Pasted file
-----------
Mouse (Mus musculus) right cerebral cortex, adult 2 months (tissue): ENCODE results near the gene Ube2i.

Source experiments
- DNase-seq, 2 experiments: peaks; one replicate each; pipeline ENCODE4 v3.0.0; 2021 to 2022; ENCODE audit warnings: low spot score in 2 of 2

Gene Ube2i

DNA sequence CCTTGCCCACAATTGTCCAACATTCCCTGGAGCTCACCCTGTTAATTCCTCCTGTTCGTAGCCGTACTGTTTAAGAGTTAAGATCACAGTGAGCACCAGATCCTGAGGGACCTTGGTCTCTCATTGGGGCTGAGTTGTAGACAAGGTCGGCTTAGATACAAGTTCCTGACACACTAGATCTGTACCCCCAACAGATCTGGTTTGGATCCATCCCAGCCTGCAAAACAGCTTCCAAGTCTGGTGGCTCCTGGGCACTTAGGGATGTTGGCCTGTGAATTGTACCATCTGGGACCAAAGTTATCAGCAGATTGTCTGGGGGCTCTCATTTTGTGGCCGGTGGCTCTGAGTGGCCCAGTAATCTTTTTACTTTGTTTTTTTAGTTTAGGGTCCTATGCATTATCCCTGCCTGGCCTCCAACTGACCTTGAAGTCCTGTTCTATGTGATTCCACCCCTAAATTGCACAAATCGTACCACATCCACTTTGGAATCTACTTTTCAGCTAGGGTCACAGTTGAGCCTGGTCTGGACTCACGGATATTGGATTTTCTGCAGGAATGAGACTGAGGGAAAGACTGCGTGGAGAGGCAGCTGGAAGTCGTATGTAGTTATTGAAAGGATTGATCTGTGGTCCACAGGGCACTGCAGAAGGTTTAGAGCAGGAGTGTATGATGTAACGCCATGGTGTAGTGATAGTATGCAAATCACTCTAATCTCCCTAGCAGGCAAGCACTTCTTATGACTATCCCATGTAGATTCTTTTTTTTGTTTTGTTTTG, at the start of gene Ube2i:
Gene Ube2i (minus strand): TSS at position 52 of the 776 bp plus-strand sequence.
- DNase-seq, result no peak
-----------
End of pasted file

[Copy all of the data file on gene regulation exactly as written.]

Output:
Mouse (Mus musculus) right cerebral cortex, adult 2 months (tissue): ENCODE results near the gene Ube2i.

Source experiments
- DNase-seq, 2 experiments: peaks; one replicate each; pipeline ENCODE4 v3.0.0; 2021 to 2022; ENCODE audit warnings: low spot score in 2 of 2

Gene Ube2i

DNA sequence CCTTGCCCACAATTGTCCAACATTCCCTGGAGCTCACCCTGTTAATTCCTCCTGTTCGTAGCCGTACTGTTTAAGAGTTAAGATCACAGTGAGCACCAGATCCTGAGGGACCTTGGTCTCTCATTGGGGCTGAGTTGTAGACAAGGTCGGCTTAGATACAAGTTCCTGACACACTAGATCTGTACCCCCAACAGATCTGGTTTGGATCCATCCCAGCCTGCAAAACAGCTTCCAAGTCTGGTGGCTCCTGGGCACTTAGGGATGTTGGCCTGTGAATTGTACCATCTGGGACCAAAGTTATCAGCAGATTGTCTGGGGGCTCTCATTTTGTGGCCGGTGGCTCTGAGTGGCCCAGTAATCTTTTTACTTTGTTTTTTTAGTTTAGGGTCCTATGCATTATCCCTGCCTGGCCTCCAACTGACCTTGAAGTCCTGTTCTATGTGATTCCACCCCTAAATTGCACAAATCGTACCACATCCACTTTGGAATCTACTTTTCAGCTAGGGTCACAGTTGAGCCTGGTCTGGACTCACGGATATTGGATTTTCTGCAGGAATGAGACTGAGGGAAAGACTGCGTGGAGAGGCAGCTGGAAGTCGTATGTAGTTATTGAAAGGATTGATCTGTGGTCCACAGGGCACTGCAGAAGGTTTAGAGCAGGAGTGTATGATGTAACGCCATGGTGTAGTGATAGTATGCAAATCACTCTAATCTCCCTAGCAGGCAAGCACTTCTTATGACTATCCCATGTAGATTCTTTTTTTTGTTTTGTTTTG, at the start of gene Ube2i:
Gene Ube2i (minus strand): TSS at position 52 of the 776 bp plus-strand sequence.
- DNase-seq, result no peak